Google smart speaker features disappear following Sonos patent ruling

Controlling the volume of Nest smart speaker clusters became more difficult after Google lost a key round in a patent dispute with Google, and Nest speaker users are understandably angry.

On the Nest community forum, Google notified users on Thursday that it would “make some changes” to the functionality of the speaker group, the most important being that from now on, you will need to adjust the volume of the speakers in Google’s speaker groups individually instead using a group volume slider.

Another big change for Google smart speaker users is that they won’t be able to use the physical volume controls on their phones to change the volume of speaker groups.

The speaker pool changes apply to users who want to “control volume in the Google Home app, by voice with the Google Assistant, or directly on their Nest Hub screen,” Google said.

Otherwise, the speaker groups should “continue to work as expected” unless you are using “other brands of Cast-based devices,” such as JBL or Lenovo, in which case your firmware update may be required.

Google added that a “small set of users” can be asked to use the “Device Utility application” (or DUA) to install the necessary updates.

The abrupt disappearance of the group speaker volume functions came after (as detailed by The New York Times), the U.S. International Trade Commission ruled Thursday that Google had infringed five Sonos patents related to networked and synchronized home speakers, a dispute that has been brewing for years. Sonos first sued Google for its patents in 2020.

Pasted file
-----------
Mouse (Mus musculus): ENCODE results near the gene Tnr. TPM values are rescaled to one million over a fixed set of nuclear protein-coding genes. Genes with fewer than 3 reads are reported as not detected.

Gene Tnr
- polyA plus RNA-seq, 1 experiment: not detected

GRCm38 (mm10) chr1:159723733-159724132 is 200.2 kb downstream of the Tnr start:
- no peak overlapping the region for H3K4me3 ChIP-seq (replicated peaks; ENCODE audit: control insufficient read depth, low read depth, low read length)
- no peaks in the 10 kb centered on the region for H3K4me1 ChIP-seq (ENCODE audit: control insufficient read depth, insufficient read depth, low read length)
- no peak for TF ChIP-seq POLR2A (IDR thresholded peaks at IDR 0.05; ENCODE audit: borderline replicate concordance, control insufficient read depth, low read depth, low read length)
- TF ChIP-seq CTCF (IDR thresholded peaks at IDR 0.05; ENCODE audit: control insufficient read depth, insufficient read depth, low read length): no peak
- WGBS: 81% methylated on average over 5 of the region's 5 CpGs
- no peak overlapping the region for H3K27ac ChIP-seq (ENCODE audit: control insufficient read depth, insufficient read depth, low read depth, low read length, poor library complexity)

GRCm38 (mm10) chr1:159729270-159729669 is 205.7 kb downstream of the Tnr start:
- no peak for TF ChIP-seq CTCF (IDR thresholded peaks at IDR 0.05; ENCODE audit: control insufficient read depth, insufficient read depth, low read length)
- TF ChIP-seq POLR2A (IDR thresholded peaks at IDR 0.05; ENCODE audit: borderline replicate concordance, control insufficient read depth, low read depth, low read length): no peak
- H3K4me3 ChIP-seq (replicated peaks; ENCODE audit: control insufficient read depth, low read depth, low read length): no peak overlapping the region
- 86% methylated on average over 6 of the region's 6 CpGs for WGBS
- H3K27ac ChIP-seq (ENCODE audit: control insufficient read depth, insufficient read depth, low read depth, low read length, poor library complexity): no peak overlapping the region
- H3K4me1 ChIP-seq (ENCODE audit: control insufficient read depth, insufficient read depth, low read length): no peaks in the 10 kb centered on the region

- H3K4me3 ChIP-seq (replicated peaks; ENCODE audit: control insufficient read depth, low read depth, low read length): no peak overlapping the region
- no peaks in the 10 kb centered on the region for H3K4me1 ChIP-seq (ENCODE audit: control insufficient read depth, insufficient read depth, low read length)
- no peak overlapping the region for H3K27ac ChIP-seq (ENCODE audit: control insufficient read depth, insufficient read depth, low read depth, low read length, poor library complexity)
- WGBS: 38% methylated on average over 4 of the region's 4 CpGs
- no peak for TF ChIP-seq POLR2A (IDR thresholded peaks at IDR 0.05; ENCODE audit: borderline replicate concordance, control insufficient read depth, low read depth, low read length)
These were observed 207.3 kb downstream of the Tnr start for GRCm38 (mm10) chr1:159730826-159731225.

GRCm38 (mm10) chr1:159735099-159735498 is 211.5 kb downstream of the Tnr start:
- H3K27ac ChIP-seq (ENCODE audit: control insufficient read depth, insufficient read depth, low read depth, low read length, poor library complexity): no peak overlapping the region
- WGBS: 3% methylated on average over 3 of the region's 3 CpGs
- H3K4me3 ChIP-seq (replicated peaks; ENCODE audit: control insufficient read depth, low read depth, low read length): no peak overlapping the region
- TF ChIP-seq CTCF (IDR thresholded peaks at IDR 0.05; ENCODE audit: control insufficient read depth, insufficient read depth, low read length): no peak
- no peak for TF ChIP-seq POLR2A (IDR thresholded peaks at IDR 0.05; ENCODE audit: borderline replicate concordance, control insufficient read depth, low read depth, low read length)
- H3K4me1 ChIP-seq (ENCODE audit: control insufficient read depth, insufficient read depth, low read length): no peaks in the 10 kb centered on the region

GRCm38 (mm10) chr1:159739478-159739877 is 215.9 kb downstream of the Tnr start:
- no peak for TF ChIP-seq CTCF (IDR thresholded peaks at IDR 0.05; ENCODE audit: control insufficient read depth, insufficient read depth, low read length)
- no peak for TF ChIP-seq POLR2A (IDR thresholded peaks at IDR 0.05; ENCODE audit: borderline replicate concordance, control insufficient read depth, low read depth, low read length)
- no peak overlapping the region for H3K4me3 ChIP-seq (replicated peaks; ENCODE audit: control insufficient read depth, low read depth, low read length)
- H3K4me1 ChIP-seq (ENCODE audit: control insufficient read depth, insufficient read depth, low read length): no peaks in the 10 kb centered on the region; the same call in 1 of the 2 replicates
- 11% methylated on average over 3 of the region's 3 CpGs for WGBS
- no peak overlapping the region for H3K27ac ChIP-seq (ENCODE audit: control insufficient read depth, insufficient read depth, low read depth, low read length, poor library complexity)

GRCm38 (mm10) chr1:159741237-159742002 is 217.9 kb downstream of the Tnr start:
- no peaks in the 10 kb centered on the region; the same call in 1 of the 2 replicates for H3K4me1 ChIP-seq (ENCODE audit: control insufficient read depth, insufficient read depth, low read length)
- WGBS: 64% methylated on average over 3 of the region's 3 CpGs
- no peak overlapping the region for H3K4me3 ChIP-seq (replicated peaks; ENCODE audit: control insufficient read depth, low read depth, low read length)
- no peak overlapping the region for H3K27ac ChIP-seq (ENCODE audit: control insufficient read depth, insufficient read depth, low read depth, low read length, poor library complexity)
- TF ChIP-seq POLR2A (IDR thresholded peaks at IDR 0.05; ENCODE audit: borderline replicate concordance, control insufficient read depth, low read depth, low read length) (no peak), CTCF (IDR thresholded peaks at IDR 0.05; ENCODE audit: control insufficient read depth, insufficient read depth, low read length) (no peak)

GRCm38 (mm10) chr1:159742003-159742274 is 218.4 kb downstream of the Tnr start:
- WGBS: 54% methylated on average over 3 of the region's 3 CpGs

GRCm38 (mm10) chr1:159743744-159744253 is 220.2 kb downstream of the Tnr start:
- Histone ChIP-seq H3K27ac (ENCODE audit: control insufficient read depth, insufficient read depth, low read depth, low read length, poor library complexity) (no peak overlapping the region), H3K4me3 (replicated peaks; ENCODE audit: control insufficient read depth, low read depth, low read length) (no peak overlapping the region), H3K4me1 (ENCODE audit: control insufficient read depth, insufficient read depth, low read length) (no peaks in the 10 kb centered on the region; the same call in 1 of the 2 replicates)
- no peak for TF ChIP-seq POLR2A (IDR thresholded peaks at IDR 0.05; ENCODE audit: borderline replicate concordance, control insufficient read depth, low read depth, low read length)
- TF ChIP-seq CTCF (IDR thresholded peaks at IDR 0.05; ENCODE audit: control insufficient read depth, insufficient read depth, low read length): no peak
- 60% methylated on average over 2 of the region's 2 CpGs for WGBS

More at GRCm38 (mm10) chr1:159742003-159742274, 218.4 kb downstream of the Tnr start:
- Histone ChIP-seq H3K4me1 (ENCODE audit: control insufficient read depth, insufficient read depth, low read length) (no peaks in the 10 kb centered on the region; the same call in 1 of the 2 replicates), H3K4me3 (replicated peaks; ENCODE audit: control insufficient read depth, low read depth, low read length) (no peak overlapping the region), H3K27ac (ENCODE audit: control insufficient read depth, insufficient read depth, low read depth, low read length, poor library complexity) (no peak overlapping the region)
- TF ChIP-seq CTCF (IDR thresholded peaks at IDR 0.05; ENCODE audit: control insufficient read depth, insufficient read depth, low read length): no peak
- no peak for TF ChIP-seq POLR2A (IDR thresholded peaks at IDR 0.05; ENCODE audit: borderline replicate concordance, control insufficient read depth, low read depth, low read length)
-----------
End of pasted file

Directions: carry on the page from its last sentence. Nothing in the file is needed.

Google now faces an import ban on products that violate Sonos patents (including Google Nest smart speakers and Chromecast streaming devices, all imported from China) that could take effect within 60 days of the ruling.

In an emailed statement to TechHive, Sonos Chief Legal Officer Eddie Lazarus noted that Google may “downgrade or remove product features in a way that circumvents the ITC’s import ban,” adding that Google “can, as other companies have already done.” – pay a fair royalty for the technologies it has misappropriated ”.

In response, a Google spokesperson said in a statement: “While we do not agree with [the] decision, we appreciate that the International Trade Commission has approved our modified designs and do not expect any impact on our ability to import or sell our products. We will seek further reviews and continue to defend ourselves against Sonos’ frivolous claims about our association and intellectual property. “

Meanwhile, users on Google’s Nest forum said they were caught in the crossfire.

“This is not right,” wrote one user. “Denies completely why [I] bought Google speakers for the house. I think a refund is needed, your devices are no longer working as advertised and sold. I will have to look elsewhere.

“So Sonos sued you and we paid the price?” wrote another user.

While you await a presidential review of the trade ban, presumably Google will be working on ways to re-enable group speaker volume control in a way that avoids Sonos patent infringements.

Of course, another option would be for Google to simply pay a royalty fee to Sonos.

Google did not comment on when the group speaker volume slider could be restored.

Updated shortly after publication with a comment from Google.

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